In our 1995 SARE grant project proposal which was the sole funding source for the first two years of the new Wisconsin School for Beginning Dairy Farmers (WSBDF) we wrote: The practical experiment proposed (the development of the WSBDF) seeks to address a key dilemma associated with the structure of agriculture throughout the North Central Region: a serious decline over the past decades in the rate of entry of new farmers (Gale and Henderson, 1991). That trend continues; UW PATS research found that in each year from 1992 to 1997, 1860 WI farmers left dairying while only 344 started dairy farming (Buttel, et al., 1999).
This SARE project (2005-2008) allowed us to obtain a thorough and accurate understanding of the numbers of graduates farming and the successful and unsuccessful pathways our graduates used to start farming. This project helped us to gather important and timely information from the graduates which will allow us to make the program more pertinent and effective; and, most importantly, this project provided us with the kind of information, experiences, and lessons that we can share with a broader audience across the NCR. We believe that successful pathways to farm entry, as well as roadblocks and hurdles to entry are similar across the entire NCR. What we have learned and documented through this timely project will be extremely useful in the development of similar beginning farmer educational efforts and policy to foster and enhance beginning farmer success across the NCR.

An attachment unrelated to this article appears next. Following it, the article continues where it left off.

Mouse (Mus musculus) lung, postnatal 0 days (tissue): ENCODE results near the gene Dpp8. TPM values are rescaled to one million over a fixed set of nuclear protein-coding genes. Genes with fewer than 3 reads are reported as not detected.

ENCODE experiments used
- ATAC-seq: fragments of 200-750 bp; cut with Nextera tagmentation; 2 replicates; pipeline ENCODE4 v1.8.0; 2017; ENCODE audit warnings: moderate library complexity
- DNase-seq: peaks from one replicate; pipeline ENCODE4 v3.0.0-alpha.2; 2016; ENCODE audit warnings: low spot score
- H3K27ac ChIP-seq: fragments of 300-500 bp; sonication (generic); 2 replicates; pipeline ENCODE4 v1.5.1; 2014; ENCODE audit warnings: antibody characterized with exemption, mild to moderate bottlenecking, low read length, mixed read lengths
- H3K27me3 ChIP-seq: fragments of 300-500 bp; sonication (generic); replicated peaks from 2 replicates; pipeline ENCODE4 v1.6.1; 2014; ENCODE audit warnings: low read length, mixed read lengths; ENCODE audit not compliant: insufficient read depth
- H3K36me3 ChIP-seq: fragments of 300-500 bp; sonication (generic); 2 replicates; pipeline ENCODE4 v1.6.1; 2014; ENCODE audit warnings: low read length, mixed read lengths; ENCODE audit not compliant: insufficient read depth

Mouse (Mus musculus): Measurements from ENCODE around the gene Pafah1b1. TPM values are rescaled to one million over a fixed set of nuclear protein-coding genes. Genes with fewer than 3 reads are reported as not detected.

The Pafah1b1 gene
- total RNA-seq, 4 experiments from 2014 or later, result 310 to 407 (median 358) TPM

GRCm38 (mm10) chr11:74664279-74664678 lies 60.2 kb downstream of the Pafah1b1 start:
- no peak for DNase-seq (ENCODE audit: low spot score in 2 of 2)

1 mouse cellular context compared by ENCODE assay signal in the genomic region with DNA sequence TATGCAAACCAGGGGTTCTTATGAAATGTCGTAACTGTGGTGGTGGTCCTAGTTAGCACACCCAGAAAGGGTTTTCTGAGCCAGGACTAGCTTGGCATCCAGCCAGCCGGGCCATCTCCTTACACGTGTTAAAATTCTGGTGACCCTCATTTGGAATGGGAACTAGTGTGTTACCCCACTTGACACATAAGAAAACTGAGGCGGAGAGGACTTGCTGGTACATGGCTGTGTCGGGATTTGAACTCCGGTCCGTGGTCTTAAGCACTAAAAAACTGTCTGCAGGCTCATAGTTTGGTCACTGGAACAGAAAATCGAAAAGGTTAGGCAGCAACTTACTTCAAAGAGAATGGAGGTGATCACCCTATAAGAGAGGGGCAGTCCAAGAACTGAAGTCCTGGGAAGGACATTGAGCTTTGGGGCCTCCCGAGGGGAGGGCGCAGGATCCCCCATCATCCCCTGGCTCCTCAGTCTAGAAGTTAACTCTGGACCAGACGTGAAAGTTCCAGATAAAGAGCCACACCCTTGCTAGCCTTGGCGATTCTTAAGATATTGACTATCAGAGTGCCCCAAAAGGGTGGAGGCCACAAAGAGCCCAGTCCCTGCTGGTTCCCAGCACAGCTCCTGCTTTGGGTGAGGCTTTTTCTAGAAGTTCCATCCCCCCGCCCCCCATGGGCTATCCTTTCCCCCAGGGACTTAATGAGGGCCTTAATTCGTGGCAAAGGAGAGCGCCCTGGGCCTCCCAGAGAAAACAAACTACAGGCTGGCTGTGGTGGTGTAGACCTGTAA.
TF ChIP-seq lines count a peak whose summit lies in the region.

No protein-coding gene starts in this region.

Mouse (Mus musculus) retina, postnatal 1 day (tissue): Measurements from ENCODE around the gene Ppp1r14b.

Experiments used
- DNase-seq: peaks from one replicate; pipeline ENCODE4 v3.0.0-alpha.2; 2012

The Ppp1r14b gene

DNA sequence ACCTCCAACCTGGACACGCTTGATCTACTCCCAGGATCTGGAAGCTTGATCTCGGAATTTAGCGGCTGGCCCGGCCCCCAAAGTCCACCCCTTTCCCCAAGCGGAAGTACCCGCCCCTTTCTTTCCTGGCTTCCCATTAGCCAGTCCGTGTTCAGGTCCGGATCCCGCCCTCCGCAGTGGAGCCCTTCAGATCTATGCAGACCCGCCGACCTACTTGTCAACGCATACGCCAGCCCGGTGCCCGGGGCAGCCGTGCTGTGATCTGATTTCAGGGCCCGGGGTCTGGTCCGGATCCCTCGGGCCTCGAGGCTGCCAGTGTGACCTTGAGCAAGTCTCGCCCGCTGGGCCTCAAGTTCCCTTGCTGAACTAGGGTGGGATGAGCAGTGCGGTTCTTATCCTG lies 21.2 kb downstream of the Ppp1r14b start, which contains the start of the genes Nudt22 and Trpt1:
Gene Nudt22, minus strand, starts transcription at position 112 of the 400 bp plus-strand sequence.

Our project contributes to NCR-SARE desired outcomes by fostering a next generation of farmers in pasture-based dairying who have a chance to be profitable and environmentally conscious, while maintaining a desirable quality of life and helping to sustain a vibrant rural community. This project complemented and significantly enhanced PATS benchmark-survey research into general dairy farmer entry, as well as organic, value-added and grazing adoption research (Personal communication, Brad Barham, UW PATS).